Jerry O'Mahony Diner Company

From Wikipedia, the free encyclopedia
Jump to navigation Jump to search
The Summit Diner in Summit, New Jersey, is a prototypical "rail car" style diner. Built by the O'Mahony Company in 1938.
Collin's Diner, North Canaan, Connecticut, USA
Mill Pond Diner, Wareham, Massachusetts
Seaplane Diner, Providence, Rhode Island
Bishop's 4th Street Diner, Newport Rhode Island

The Jerry O'Mahony Diner Company of Elizabeth, New Jersey, was a manufacturer of roadside diners from 1917 to 1952. The company produced some 2,000 of the long, narrow, primarily metal buildings, perhaps more than any other firm.[1] Prefabricated in a factory and trucked to their locations, the diners resemble and are often confused with railroad rolling stock. The company's motto was "In our line, we lead the world".


Jerry O'Mahony (1890–1969) of Bayonne, New Jersey, is credited by some to have made the first "diner".[2] In 1912, the first lunch wagon built by Jerry and Daniel O'Mahoney and John Hanf was bought for $800 by restaurant entrepreneur Michael Griffin and operated at Transfer Station in Hudson County, New Jersey. The wagon helped spark New Jersey's golden age of diner manufacturing, which in turn made the state the diner capital of the world.[3]

Existing examples[edit]

United States[edit]

Outside the United States[edit]

Overseas examples include:

  • the former Murphy's Diner from Cambridge, Massachusetts, now the '50s American Diner in Swadlincote, South Derbyshire, in the United Kingdom.
  • A 1947 model operated as The Excellent Diner in Westfield, New Jersey, until it closed in 1995; shipped to Germany, it now operates at Disneyland Paris as Café des Cascadeurs (Café of the Stuntmen). History of the Excellent Diner

Pre-war Streamline Moderne-style diners[edit]

At least 26 pre-war Streamline Moderne-style O'Mahony diners (built between 1932 and 1941) still exist.[14] These include the smaller 50' × 10' Mickey's Diner serial number 1067 in Saint Paul, Minnesota, which is one of several listed on the National Register of Historic Places; the 40' × 16' Collin's Diner[15] serial number 1103 in North Canaan, Connecticut; and the 1938 Summit Diner in Summit, N.J. The Road Island Diner (O'Mahony Dining Car #1107) was added to the National Register of Historic Places by the National Park Service on August 21, 2009.[16]

See also[edit]


  1. ^ Offitzer, Karen (2002). Diners. New York, NY: New Line Books. p. 46. ISBN 1-57717-052-0.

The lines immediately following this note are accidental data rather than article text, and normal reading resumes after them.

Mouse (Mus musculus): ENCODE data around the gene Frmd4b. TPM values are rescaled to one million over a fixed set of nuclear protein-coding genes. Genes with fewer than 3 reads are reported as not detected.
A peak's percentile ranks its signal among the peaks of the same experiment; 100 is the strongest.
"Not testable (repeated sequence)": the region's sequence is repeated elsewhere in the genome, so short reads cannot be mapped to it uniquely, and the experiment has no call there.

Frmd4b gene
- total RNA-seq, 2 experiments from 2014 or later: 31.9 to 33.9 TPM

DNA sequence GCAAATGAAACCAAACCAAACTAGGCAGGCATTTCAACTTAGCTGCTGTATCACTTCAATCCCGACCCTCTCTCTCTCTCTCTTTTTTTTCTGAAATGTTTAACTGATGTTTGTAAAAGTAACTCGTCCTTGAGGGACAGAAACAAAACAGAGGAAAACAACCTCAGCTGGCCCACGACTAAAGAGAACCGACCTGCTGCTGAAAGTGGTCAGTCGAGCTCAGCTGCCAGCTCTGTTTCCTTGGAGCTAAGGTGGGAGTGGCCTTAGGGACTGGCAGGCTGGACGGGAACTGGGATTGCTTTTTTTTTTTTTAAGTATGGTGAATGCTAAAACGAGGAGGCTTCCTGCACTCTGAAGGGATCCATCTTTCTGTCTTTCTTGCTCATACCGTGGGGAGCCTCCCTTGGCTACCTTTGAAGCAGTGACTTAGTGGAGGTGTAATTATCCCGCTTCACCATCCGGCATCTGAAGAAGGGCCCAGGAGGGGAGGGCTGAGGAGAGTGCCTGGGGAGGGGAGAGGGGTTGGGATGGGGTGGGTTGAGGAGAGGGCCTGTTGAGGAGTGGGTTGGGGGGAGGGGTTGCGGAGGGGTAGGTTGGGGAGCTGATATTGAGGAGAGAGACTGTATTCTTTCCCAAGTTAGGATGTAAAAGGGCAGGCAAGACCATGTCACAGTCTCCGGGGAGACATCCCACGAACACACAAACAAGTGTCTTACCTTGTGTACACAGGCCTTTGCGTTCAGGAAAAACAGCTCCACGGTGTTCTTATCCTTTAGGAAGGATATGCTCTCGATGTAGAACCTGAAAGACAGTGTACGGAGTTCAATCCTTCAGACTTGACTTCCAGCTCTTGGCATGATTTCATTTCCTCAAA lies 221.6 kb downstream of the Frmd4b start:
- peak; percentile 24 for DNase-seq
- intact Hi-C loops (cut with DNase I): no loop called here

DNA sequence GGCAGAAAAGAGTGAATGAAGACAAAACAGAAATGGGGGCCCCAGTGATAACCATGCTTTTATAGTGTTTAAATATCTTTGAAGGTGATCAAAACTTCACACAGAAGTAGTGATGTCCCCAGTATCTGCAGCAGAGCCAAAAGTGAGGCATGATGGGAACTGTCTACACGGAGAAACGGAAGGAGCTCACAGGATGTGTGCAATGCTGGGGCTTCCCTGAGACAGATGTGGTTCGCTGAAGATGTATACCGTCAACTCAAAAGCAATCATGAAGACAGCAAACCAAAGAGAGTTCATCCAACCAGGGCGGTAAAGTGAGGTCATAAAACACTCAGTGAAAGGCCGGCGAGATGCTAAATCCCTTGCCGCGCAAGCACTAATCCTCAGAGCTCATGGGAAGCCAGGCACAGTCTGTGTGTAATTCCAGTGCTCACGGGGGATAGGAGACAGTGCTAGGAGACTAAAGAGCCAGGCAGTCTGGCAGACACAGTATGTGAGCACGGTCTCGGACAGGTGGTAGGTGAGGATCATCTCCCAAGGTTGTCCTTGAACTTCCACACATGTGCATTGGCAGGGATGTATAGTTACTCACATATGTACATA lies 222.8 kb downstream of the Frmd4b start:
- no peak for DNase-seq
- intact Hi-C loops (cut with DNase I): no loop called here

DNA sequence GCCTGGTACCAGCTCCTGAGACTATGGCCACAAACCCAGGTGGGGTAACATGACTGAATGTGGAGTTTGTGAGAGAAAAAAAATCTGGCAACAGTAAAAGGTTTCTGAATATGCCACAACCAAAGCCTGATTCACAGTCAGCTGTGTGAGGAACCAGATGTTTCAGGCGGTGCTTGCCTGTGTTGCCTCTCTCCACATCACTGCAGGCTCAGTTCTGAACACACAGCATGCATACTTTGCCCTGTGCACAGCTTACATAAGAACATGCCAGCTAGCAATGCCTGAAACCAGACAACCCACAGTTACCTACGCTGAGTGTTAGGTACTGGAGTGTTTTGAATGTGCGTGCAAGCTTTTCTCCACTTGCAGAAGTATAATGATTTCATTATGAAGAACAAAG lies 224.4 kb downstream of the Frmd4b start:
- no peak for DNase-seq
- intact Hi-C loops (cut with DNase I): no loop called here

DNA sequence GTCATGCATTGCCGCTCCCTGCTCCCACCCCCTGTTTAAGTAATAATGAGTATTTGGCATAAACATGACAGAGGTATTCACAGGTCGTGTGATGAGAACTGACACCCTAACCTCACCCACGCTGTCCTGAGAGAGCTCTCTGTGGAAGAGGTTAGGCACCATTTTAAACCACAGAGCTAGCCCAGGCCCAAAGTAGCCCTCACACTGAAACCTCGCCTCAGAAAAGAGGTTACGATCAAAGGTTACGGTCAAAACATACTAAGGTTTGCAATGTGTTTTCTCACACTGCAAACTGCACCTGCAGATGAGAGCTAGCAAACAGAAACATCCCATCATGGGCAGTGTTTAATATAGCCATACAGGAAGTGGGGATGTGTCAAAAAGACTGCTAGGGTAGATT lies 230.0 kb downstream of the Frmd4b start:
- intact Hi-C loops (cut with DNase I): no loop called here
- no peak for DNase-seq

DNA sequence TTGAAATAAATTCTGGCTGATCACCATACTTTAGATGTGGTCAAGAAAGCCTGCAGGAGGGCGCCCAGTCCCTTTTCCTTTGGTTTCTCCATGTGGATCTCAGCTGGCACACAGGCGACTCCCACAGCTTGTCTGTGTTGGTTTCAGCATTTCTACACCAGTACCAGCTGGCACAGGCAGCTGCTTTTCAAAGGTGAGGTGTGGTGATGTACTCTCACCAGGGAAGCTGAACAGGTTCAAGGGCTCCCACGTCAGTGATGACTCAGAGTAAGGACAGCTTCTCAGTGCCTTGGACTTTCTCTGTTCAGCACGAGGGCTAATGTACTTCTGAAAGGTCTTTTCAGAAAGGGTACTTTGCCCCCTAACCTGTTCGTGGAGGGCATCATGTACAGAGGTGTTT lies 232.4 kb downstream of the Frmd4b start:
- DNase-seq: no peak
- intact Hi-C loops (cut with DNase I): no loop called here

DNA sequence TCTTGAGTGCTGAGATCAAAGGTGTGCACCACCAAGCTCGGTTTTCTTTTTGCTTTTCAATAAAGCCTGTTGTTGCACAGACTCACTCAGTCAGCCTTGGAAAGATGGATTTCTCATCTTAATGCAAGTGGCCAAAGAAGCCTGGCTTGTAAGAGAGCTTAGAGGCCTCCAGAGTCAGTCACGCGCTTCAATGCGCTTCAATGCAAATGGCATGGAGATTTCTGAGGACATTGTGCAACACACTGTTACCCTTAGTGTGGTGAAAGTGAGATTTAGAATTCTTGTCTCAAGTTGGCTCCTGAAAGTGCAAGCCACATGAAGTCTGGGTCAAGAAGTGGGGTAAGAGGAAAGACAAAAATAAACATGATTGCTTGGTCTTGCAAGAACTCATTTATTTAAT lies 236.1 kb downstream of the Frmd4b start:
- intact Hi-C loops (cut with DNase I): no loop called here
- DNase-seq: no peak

2. ^ p.16 Westergaard, Barbara A Guide to New Jersey Rutgers University Press
  3. ^ Gabriele, Michael C. (May 2018). "Jersey Gems". New Jersey Monthly. p. 43.
  4. ^ "Miss Wakefield Diner, Sanbornville, New Hampshire".
  5. ^ "Security Check Required". Retrieved October 21, 2017.
  6. ^ "Miss America Diner". Retrieved October 21, 2017.
  7. ^ "Shawmut Diner donated to Bristol County House of Corrections for job training". May 6, 2014. Archived from the original on 18 Aug 2014. Retrieved October 21, 2017.
  8. ^ Butko, B., Patrick, K., Weaver, K.R., Breuil, J., Diners of Pennsylvania, Stackpole – Mechanicsburg (2nd. Ed. 2011), p.187
  9. ^ "In the News: Mill Pond Diner". Diner News and History. 11 February 2009. Archived from the original on 22 November 2014. Retrieved 1 August 2020.
  10. ^ a b c d "The Best Diners in New England". Visiting New England. Archived from the original on 21 April 2020. Retrieved 1 August 2020.
  11. ^ Wikipedia
  12. ^ "'We're gonna fight to the end': Fate of Newport diner up in the air as landowner submits plan for demolition". 2 November 2021. Retrieved 26 November 2021.
  13. ^ "'If love could save us, we'd have no problem at all': Historic Newport diner ordered to leave property or risk demolition". 23 November 2021. Archived from the original on 23 November 2021. Retrieved 26 November 2021.
  14. ^ "A classic Jersey diner comes to an end - Di Ionno". March 2015. Retrieved October 21, 2017.
  15. ^ "Welcome to the Collin's Diner". Retrieved October 21, 2017.
  16. ^ Garbin, Randy. "RoadsideOnline Diner Finder". Coffee Cup Media. Retrieved March 28, 2011.